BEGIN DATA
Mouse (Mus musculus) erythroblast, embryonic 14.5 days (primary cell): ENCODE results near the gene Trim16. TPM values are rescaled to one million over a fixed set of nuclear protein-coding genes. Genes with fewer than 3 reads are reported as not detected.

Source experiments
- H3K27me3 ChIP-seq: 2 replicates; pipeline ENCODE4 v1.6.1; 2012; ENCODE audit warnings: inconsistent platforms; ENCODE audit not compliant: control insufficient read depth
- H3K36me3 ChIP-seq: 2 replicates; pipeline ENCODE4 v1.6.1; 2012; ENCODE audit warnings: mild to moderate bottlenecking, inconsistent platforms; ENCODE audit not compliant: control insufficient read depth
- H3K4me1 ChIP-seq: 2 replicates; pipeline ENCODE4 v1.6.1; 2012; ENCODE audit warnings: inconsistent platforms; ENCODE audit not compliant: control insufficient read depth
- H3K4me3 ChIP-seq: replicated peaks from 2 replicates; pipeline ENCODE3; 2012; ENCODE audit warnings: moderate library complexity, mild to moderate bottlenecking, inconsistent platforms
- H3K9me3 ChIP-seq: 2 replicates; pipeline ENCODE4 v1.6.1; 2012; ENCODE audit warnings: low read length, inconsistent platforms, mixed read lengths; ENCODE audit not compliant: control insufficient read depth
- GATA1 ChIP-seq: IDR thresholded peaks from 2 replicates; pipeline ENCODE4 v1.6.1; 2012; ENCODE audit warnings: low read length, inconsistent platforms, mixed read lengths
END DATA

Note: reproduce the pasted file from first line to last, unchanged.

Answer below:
Mouse (Mus musculus) erythroblast, embryonic 14.5 days (primary cell): ENCODE results near the gene Trim16. TPM values are rescaled to one million over a fixed set of nuclear protein-coding genes. Genes with fewer than 3 reads are reported as not detected.

Source experiments
- H3K27me3 ChIP-seq: 2 replicates; pipeline ENCODE4 v1.6.1; 2012; ENCODE audit warnings: inconsistent platforms; ENCODE audit not compliant: control insufficient read depth
- H3K36me3 ChIP-seq: 2 replicates; pipeline ENCODE4 v1.6.1; 2012; ENCODE audit warnings: mild to moderate bottlenecking, inconsistent platforms; ENCODE audit not compliant: control insufficient read depth
- H3K4me1 ChIP-seq: 2 replicates; pipeline ENCODE4 v1.6.1; 2012; ENCODE audit warnings: inconsistent platforms; ENCODE audit not compliant: control insufficient read depth
- H3K4me3 ChIP-seq: replicated peaks from 2 replicates; pipeline ENCODE3; 2012; ENCODE audit warnings: moderate library complexity, mild to moderate bottlenecking, inconsistent platforms
- H3K9me3 ChIP-seq: 2 replicates; pipeline ENCODE4 v1.6.1; 2012; ENCODE audit warnings: low read length, inconsistent platforms, mixed read lengths; ENCODE audit not compliant: control insufficient read depth
- GATA1 ChIP-seq: IDR thresholded peaks from 2 replicates; pipeline ENCODE4 v1.6.1; 2012; ENCODE audit warnings: low read length, inconsistent platforms, mixed read lengths